Q. What were your intentions before creating the piece? “Both my creative goal and my personal challenge with this piece was to add faeries to the already very well known and classic fairytale of Cinderella in such a way, that it might seam like the faeries were always a part of this story. It was important to me to remain true to the Brother’s Grimm version of Cinderella, since I grew up reading their fairytales and I have a lot of respect for their work, but I wanted to add faeries to Cinderella in a way that would seam as if the Brother’s Grimm had written them into their story themselves. In the Brother’s Grimm version of Cinderella the two birds that you see sitting in the tree were actually responsible for “throwing down the gold and silver ball gown” to Cinderella. So I knew before I created this piece that I wanted the birds to be included, (along with the magic tree that her Mother was buried underneath) but I also knew I wanted to convey that the faeries played a major role in bringing the magic to life in this fairytale. In my Grimm’s Fairie Cinderella I am suggesting that perhaps the faeries worked with the special white birds and that the faeries were the ones that literally brought the beautiful gold and silver dress to Cinderella dressing her in it and wrapping it all around her with their magic touch.”

Q. Does this piece have any hidden meanings? (For example, social/cultural issues) “No it doesn’t. I wanted my interpretation of Cinderella to create an engrossing departure from reality for my viewers. To me if a fairytale does contain a “moral” or it touches on “cultural/social” issues I prefer that they be an afterthought that I can discover later, upon a second glance or read. I think that if a fairytale does have a hidden meaning that’s the least important aspect of it, because a fairytale in it’s essence should be a highly creative and unusual story that takes it’s audience on a wild ride! A fairytale is supposed to be incredulous, and the fantastical world that a fairytale brings to life should always be the most important and first goal of the story. I also think that a really good fairytale should always be a means of escape from the everyday and normal life. That’s why I believe fairytales exist, because we need them, we need an escape from the sometimes dark and dreary reality that we live in. Fairytales are special stories where anything becomes possible and nothing is as it should be. I feel that fairytales have an ability to help open people up to dreaming, believing and ultimately creating more. The more fantastical the fairytale or story is, the more it can potentially help lead people to embracing the power of dreaming, believing, hoping and creating in their own lives.”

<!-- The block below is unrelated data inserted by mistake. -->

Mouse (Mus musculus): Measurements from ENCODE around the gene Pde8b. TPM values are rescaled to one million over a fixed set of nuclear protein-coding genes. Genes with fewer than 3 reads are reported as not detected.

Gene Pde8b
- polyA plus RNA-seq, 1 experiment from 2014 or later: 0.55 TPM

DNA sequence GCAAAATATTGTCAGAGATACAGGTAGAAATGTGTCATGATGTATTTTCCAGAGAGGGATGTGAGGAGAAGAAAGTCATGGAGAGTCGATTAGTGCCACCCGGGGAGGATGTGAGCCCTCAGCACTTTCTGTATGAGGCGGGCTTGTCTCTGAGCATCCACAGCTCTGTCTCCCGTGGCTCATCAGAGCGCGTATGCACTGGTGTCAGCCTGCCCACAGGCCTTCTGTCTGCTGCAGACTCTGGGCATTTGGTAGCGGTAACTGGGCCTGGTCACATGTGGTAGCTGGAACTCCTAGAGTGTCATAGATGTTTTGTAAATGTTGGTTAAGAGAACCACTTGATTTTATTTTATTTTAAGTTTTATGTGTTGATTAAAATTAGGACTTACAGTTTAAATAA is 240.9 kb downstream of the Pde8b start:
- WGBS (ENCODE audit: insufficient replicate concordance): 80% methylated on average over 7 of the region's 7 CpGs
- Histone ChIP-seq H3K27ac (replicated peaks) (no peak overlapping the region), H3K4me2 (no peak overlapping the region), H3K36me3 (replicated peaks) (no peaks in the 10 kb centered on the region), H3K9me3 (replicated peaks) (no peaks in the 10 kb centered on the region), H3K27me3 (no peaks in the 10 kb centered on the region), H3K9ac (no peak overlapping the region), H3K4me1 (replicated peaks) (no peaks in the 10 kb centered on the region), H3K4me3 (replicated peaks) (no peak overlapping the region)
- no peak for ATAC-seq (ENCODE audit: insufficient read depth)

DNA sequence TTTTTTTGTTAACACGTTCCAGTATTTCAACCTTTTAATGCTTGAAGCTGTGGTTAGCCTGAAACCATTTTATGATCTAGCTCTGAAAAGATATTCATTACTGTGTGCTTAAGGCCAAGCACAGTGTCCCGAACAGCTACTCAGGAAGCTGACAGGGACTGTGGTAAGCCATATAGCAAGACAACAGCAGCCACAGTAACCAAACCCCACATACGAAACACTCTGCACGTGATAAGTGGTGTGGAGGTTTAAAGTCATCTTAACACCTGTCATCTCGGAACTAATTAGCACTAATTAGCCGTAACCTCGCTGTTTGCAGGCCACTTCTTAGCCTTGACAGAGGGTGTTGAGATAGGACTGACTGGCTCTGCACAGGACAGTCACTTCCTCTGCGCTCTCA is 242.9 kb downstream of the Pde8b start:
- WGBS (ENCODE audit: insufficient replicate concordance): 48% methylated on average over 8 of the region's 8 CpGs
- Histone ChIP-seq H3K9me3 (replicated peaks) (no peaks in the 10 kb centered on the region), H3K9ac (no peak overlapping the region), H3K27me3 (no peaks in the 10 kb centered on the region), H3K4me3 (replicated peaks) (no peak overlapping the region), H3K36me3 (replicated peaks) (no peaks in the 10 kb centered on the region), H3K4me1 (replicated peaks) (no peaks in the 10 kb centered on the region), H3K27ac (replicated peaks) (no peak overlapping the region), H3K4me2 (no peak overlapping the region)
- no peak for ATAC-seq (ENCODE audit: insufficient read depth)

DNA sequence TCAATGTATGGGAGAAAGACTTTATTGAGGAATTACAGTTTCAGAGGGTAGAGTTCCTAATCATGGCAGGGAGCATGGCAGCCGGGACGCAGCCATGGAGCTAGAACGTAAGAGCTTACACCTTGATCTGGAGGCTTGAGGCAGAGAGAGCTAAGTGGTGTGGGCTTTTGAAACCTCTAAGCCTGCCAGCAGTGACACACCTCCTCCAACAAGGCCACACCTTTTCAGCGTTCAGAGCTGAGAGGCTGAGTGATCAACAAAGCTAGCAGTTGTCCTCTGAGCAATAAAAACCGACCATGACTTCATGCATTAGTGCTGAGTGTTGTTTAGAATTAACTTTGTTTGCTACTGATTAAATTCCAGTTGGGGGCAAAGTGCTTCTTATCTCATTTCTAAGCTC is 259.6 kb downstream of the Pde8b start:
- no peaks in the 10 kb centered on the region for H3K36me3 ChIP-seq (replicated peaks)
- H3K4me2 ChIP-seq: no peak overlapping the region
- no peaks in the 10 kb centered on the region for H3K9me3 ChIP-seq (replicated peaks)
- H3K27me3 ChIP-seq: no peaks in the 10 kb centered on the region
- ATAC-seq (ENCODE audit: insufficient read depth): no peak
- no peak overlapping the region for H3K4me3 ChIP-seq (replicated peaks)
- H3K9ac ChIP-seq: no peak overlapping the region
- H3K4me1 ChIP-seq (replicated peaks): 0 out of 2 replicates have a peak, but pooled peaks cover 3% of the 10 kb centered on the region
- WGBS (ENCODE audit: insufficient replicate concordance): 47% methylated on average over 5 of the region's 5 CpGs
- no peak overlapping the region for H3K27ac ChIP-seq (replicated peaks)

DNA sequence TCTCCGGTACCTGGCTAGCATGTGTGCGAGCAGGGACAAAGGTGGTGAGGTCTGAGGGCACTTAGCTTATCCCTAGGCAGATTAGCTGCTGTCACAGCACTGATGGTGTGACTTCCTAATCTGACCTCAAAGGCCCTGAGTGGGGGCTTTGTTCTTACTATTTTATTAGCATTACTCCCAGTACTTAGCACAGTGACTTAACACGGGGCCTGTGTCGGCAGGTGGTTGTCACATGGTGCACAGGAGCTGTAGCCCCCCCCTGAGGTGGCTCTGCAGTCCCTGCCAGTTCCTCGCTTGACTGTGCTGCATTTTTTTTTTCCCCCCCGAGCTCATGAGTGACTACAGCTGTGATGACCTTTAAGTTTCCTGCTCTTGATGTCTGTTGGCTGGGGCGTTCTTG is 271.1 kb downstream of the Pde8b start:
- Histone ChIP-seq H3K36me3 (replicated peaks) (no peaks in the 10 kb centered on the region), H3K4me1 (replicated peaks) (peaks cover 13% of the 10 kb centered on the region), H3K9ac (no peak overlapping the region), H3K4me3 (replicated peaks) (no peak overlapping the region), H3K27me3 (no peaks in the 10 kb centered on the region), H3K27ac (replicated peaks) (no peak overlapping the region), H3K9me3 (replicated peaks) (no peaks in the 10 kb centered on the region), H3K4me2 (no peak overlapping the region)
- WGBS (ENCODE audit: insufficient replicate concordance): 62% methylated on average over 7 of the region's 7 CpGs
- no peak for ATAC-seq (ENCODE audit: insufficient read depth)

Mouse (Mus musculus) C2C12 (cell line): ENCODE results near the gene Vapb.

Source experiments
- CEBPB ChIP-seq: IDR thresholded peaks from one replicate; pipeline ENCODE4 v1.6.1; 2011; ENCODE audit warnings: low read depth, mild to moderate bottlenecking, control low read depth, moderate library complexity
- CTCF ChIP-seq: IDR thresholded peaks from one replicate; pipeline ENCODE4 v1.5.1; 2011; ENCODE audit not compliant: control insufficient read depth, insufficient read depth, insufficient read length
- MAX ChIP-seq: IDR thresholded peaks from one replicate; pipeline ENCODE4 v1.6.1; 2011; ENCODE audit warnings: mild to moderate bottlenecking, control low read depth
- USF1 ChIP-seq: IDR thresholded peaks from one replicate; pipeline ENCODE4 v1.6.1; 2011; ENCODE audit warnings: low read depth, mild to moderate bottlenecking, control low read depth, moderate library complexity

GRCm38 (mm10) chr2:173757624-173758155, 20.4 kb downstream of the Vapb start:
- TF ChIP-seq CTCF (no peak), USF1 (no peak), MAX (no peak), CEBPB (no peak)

Q. "What kind of emotional response does your piece convey to people? “I believe my Grimm’s Faerie Cinderella conveys an emotional response of joy and hope to its viewers. Cinderella is an underdog story about hope, and hope always brings joy along for the ride. Through a series of unfair circumstances Cinderella is forced to become a slave, but she happens upon a little help from some unlikely allies and a few unique miracles that completely change her life! In my piece I wanted to capture the very moment in Cinderella’s life when it dramatically changes for her, through her facial expressions and the magical events that you see unfolding all around her. I want my Grimm’s Faerie Cinderella to transport people deep into a world of fantasy where they can become caught up in wonderment and joy, even if only for a moment.”

Check out the online art group Faerie World here


© 2011 Carrie Glenn Studios. Copying and displaying or redistribution of All images without permission from the artist is strictly prohibited.

Journal Comments